Time is running out to apply transitional rules affecting application of MIT concessional withholding rate

By Alexis Kokkinos - June 21, 2019

If you're intending to apply the transitional rules to continue applying the MIT concessional withholding rate to certain distributions, time is running out.

Legislation passed in April 2019 may mean that a higher withholding tax rate of 30% (previously 15%) may apply to managed investment trust (“MIT”) fund payments made to foreign residents on or after 1 July 2019.  Relief may be available in certain circumstances, provided a choice for transitional relief is made by 30 June 2019. It is therefore critical for MITs to act now and consider the implications of the new legislation and whether a choice to apply the transitional relief is required.

What are the changes trying to achieve?

The government identified that developments in the use of stapled structures has resulted in the emergence of a dual corporate tax system. Foreign institutional investors in land-rich industries were being taxed at withholding tax rates of anywhere between 0 and 15% on trading income that was converted into passive income (interest and rent) through stapled structures. In contrast, the trading income of other large businesses was subject to tax at the 30% corporate tax rate. The changes are designed to limit access to concessional rates by foreign investors by increasing the MIT withholding tax rate to 30% on distributions derived from trading income that has been converted into passive income using a MIT. In addition, distributions derived from certain types of investments by an MIT will also be subject to MIT withholding at a rate of 30%.

What distributions will the changes apply to?

The 30% withholding tax rate will apply to MIT fund payments to foreign residents that are attributable to “non-concessional MIT income” made after 30 June 2019 that relate to the 2019-20 income year or a later income year. Non-concessional MIT income refers to the following types of income:

(a) MIT cross staple arrangement income,

(b) MIT trading trust income,

(c) MIT agricultural income, and

(d) MIT residential housing income.

MIT cross staple arrangement income

A MIT will derive ‘MIT cross staple arrangement income’ where, broadly, the amount of income derived is attributable to a ‘cross staple arrangement’ between an ‘operating entity’ and an ‘asset entity’.

An asset entity is, broadly, a trust or partnership that only derives income from ‘eligible investment business’ such as investing in land primarily for the purpose of deriving rent, or investing or trading in various financial instruments.

Conversely, an operating entity is an entity that derives income from a trading business, and essentially covers all entities that are not asset entities.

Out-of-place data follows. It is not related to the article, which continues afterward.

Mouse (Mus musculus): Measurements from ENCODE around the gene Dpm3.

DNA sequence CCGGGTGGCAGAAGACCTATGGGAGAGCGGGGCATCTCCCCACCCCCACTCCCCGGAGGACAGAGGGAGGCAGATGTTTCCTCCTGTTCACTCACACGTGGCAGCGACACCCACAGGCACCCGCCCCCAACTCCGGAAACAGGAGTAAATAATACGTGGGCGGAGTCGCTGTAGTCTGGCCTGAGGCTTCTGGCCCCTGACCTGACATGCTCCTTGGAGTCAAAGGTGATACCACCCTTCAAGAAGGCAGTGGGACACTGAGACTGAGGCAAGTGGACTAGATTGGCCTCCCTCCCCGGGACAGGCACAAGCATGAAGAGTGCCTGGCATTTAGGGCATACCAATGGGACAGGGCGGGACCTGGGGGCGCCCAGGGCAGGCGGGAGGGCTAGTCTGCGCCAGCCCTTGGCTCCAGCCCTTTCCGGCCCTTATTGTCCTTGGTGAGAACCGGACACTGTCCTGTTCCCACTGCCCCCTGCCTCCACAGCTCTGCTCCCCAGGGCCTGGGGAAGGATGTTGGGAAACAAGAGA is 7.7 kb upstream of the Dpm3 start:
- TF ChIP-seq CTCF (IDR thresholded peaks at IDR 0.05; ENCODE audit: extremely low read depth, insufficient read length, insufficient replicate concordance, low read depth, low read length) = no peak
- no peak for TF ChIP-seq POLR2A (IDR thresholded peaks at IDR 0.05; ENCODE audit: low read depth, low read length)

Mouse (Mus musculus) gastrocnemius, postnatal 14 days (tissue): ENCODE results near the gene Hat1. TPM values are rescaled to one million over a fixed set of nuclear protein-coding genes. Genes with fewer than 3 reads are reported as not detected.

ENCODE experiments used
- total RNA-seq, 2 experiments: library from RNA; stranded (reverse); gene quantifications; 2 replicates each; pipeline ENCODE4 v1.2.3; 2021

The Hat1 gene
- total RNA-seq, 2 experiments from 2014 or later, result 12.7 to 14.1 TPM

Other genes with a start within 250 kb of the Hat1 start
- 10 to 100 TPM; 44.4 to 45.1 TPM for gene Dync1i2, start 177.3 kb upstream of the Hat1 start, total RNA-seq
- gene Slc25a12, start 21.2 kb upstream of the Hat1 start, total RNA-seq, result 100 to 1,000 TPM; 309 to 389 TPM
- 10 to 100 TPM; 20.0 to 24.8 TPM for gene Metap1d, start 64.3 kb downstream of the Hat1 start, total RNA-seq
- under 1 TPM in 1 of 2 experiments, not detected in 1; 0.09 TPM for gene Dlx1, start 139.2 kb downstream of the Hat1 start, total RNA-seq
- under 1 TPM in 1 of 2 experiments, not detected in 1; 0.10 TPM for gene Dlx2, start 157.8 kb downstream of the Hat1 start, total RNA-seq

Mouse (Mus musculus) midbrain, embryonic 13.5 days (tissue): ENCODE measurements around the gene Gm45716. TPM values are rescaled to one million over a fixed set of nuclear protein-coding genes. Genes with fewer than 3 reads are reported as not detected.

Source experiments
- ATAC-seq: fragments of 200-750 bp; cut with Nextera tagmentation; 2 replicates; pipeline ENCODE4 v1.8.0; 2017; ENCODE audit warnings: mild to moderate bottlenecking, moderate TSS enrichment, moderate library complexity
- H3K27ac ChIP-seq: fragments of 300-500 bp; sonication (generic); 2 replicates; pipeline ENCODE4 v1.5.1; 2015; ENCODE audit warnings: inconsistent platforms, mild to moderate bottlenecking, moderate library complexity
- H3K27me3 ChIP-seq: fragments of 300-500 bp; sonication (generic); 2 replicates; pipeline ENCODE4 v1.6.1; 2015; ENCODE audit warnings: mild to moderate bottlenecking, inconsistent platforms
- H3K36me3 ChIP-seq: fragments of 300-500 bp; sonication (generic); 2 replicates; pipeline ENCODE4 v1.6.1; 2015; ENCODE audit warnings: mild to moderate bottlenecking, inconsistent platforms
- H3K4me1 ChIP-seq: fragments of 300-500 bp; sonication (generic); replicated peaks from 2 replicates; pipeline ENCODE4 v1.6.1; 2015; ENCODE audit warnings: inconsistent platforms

A cross staple arrangement is, broadly, an arrangement involving at least one asset entity and one operating entity (‘the arrangement entities’), – where other entities hold interests in each of at least 80% in the arrangement entities.

MIT trading trust income

MIT trading trust income is defined broadly as a distribution from a ‘trading trust’ to a MIT where the MIT has an interest in the trading trust.  A trading trust is a trust that carries on business other than an eligible investment business.

MIT agricultural income

Assessable income of a MIT that is attributable to land in Australia that is used, or could reasonably be used, for carrying on a primary production business and which is held primarily for the purposes of deriving rent, is characterised as MIT agricultural income.

MIT residential housing income

Any assessable income of a MIT that is attributable to a ‘residential dwelling asset’ (whether or not held by the MIT) is MIT residential housing income.

A residential dwelling asset is broadly a dwelling that is real property located in Australia and is a residential premises (but not commercial residential premises such as a hotel, motel or boarding house).

Is transitional relief available?

Transitional relief may be available where the relevant income otherwise captured by the amendments, in broad terms, relates to arrangements entered into prior to 14 September 2017 for MIT residential housing income, or 27 March 2018 in respect of MIT cross staple arrangement income, MIT trading trust income or MIT agricultural income. Such relief applies automatically in respect of MIT trading trust income, MIT agricultural income and MIT residential housing income. 

However, to access transitional relief for MIT cross staple arrangements, in addition to the timing requirement outlined above, each of the entities involved in the arrangement must make a valid choice to access transitional relief via an approved form. Forms must be completed by 30 June 2019 and lodged with the ATO within 60 days of making the choice.

Please note, there is some technical uncertainty where the income derived by a MIT is covered by more than one category of non-concessional MIT income, particularly where one of those categories is MIT cross staple arrangement income. In such circumstances, it is currently unclear as to which non-concessional MIT income requirement needs to be followed to access transitional relief.

What is the transitional relief?

Where transitional relief is available, the existing 15% MIT withholding tax rate will apply to fund payments during specified transition periods.

What are the next steps?

Pitcher Partners has extensive experience advising managed funds and can promptly assist you in considering the applicability of these provisions to your fund. We have also consulted and are having ongoing conversations with the ATO as to the applicability of the stapled structure legislation to our client base.

For a discussion regarding the applicability of the new stapled structure rules to your fund, please contact your Pitcher Partners advisor.


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